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Nuclear & Chemical Weapons
The Age of Deception by For the first time, the director of the UN's International Atomic Energy Agency and "man in the middle" of the planet's most explosive confrontations speaks out--on his dealings with America, negotiations with Iran, reform and democracy in the Middle East, and the prospects for a future free of nuclear weapons.
Call Number: JZ5665.E43 2011
Publication Date: 2011
Biological and Chemical Weapons by Terrorist organizations using chemical weapons pose a severe threat / Andy Oppenheimer -- Threats from chemical and biological weapons may be overstated / Greg Goebel -- Experts are divided over the risk of a bio-terrorist attack / Marcus Stern -- Threat of terrorists using biological and chemical weapons is exaggerated / Al Mauroni -- The recession has weakened the United States' disaster preparedness / Thomas Frank -- Soviet era laboratories might be used by bioterrorists / Sonia ben Ouagrham-Gormley -- The government needs to prevent abuse of biological research / Stephen Maurer -- The U.S. is struggling to destroy its chemical weapons / Bob Drogin -- Off-shore chemical weapons dump sites may pose a great risk / Nicole Branan -- Iran may seek biological and chemical weapons / Jason Sigger -- North Korea might test biological weapons on its citizens / Gordon Chang.
Call Number: UG447.8.B56 2010
Publication Date: 2010
Nuclear Weapons by The proliferation of nuclear weapons is a serious problem / Conn Hallinan -- The United States can manage a nuclear Iran / Barry R. Posen -- The United States should attack Iran to prevent its use of nuclear weapons / Norman Podhoretz -- Strong sanctions will prevent Iran from pursuing nuclear weapons / Ivo H. Daalder and Philip H. Gordon -- Israel may preemptively strike Iran to prevent its use of nuclear weapons / Peter Brooks -- Israel should not preemptively strike Iran / Bermard Avishai and Reza Aslan -- North Korea is taking steps to end its nuclear weapons program / George W. Bush -- North Korea's efforts to end its nuclear weapons program are inadequate / Jayshree Bajoria -- The United States can contain nuclear proliferation in Pakistan / Michael Krepon -- The threat of nuclear terrorism is real / Matthew Bunn -- Fears that terrorists will obtain nuclear weapons are misplaced / Sonia Ben Ouagrham-Gormley -- The United States should aggressively promote nuclear disarmament / George P. Shultz ... [et al.] -- The United States should resurrect the comprehensive test-ban treaty / Michael O'Hanlon.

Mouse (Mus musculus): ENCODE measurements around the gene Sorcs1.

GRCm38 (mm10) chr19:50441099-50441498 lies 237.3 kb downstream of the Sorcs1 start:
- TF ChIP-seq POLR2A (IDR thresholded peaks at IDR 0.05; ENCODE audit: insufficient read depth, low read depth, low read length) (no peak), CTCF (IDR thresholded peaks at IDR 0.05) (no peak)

Call Number: JZ5675.N8356 2009
Publication Date: 2009
Failed Diplomacy by Offers an insider's analysis of developments on the Korean peninsula and how North Korea was able to develop nuclear weapons. Provides a first-hand account of how the Six-Party Talks were initiated, with a step-by-step review of each round of negotiations, detailing the national interests of the key players.
Call Number: JZ5675.P75 2007
Publication Date: 2007
Nuclear Proliferation by There is no greater challenge to global peace today than the proliferation of nuclear weapons and the increasing likelihood that terrorists may acquire nuclear material. The papers presented in this report from the Trilateral Commission's 2006 annual meeting in Tokyo offer a comprehensive and insightful overview of this urgent challenge. The authors-from North America, Europe and Pacific Asia-examine the risks posed by nuclear proliferation with particular attention to Iran and North Korea and offer recommendations to prevent nuclear catastrophe.
Call Number: JZ5675.N835 2006
Publication Date: 2006
More on Nuclear